Academic journal article The Geographical Review

Home Gardens in Amazonian Peru: Diversity and Exchange of Planting Material*

Academic journal article The Geographical Review

Home Gardens in Amazonian Peru: Diversity and Exchange of Planting Material*

Article excerpt

Home gardens--also known as "backyard gardens," "dooryard gardens," and "house gardens"--are characterized by highly diverse cultivated plants (Kumar and Nair 2004) and are regarded as sustainable agricultural production systems for the humid tropics (Kehlenbeck and Maass 2005). Over the past few decades home garden research has emphasized the description and inventorying of the diversity and multiple uses of plant species (Kumar and Nair 2004) and the promotion of home gardening for nutritional and other welfare benefits for the rural poor (Trinh and others 2003). Whereas earlier studies hailed home gardens for their agrobiodiversity (Landauer and Brazil 1990; Jose and Shanmugaratnam 1993; Kumar, Suman, and Chinnamani 1994; Smith 1996), more recent studies have sought to reveal patterns of diversity within and among rural tropical communities (Salick, Cellinese, and Knapp 1997; "Wezel and Bender 2003; Coomes and Ban 2004; Kehlenbeck and Maass 2005). Agrobiodiversity is defined as "the diversity of useful plants in managed ecosystems" (Brookfield 2001, 40).

One reason for the increasing interest in home gardens is the global decline of cultivated plant diversity in tropical agricultural systems (Kumar and Nair 2004). David Cleveland, Daniela Soleri, and Steven Smith (1994) hypothesized that the loss of genetic diversity within folk varieties may result from a reduction in area of plantings and/or limited farmer opportunities for selection, management, and exchange of folk varieties. Genetic erosion of traditional varieties is well advanced, in part due to the dramatic drop in aboriginal populations since contact with Europeans in the early sixteenth century (Smith and Schultes 1990). Studies of home gardens are necessary to provide insights into the origins and functions of their high plant diversity and thus to inform the design of other, more sustainable land-use systems (Kumar and Nair 2004).

The exchange of planting material--seeds, cuttings, suckers--among traditional peoples, particularly subsistence and peasant farmers, is an essential component of maintaining cultivated plant diversity (Zimmerer 1996; Louette, Charrier, and Berthaud 1997; Tripp 2001; Bellon 2004). Farmers not only maintain a wide variety of land races but evaluate and strive to improve their planting material and exchange it with others (Kainer and Duryea 1992; Merrick 1992; De Boef and others 1993; Thiele 1999; Tapia 2000; Zimmerer 2003). A continual flow and selection of seeds build diversity, offsetting natural losses and degradation in germplasm and thereby reducing risk in agricultural production (Day and Strauss 1993; Tapia and Rosas 1993). Whereas the role of planting material exchange has been recognized as vital in building diversity in regions such as the Andes, Mexico, and dryland Africa, its role in the humid tropics, particularly with respect to home gardens, needs further study (Salick, Cellinese, and Knapp 1997; Brush 1998; Bellon and Risopoulos 2001; Bellon 2004).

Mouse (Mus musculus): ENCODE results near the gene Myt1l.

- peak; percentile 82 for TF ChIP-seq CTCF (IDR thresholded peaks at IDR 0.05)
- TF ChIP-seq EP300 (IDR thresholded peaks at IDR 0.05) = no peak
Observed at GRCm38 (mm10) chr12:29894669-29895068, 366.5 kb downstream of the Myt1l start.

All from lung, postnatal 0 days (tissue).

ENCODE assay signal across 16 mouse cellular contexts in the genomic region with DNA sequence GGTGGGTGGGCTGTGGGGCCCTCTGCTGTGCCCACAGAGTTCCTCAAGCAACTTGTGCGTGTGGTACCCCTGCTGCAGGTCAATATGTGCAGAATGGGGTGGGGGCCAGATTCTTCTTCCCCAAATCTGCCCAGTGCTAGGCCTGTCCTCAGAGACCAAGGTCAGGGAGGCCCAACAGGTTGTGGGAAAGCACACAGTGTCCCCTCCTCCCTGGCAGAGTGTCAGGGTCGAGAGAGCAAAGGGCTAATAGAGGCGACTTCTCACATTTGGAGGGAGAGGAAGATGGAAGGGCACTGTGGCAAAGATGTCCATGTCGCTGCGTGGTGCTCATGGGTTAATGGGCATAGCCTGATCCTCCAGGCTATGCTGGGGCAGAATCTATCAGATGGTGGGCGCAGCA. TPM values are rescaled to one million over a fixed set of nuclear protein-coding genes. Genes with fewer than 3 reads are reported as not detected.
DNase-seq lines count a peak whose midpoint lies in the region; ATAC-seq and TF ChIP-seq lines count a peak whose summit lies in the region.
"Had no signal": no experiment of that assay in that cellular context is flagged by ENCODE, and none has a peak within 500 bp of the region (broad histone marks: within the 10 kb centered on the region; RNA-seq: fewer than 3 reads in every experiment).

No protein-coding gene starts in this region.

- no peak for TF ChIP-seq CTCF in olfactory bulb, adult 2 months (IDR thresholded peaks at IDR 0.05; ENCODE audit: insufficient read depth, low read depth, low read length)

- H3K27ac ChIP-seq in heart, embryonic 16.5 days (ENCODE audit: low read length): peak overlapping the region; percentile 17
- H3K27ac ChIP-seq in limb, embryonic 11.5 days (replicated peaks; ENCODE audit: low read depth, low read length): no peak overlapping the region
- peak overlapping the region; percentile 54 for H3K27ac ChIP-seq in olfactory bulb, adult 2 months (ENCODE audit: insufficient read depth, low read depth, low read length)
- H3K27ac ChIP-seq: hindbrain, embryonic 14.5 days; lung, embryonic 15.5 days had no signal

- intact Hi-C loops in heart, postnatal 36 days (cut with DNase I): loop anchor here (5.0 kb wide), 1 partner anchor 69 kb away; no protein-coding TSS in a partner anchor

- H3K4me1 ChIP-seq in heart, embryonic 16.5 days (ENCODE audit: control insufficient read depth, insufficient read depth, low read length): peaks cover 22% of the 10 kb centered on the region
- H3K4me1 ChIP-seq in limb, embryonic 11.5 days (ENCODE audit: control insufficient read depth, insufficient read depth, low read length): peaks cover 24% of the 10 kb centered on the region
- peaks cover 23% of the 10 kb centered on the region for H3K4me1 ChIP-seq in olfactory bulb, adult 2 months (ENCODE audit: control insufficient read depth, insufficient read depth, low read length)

In this article we examine patterns of agrobiodiversity and the role of planting material acquisition in home gardens of two traditional peasant communities in the Peruvian Amazon. We identify and describe the characteristics of households engaged in the active exchange of planting material and explore the relationship between planting material exchanges and home garden agrodiversity.


The Peruvian Amazon holds remarkable biological diversity, and the use of traditional agricultural practices by its Amerindian and folk inhabitants is widespread. The rural population comprises predominantly riverine folk people of mixed Amerindian and Iberian descent. Most live as peasants, drawing on the land, forest, and water courses for their subsistence and cash needs; the degree of market integration varies markedly within the region, according to proximity to a network of towns and to the city of Iquitos. …

Search by... Author
Show... All Results Primary Sources Peer-reviewed


An unknown error has occurred. Please click the button below to reload the page. If the problem persists, please try again in a little while.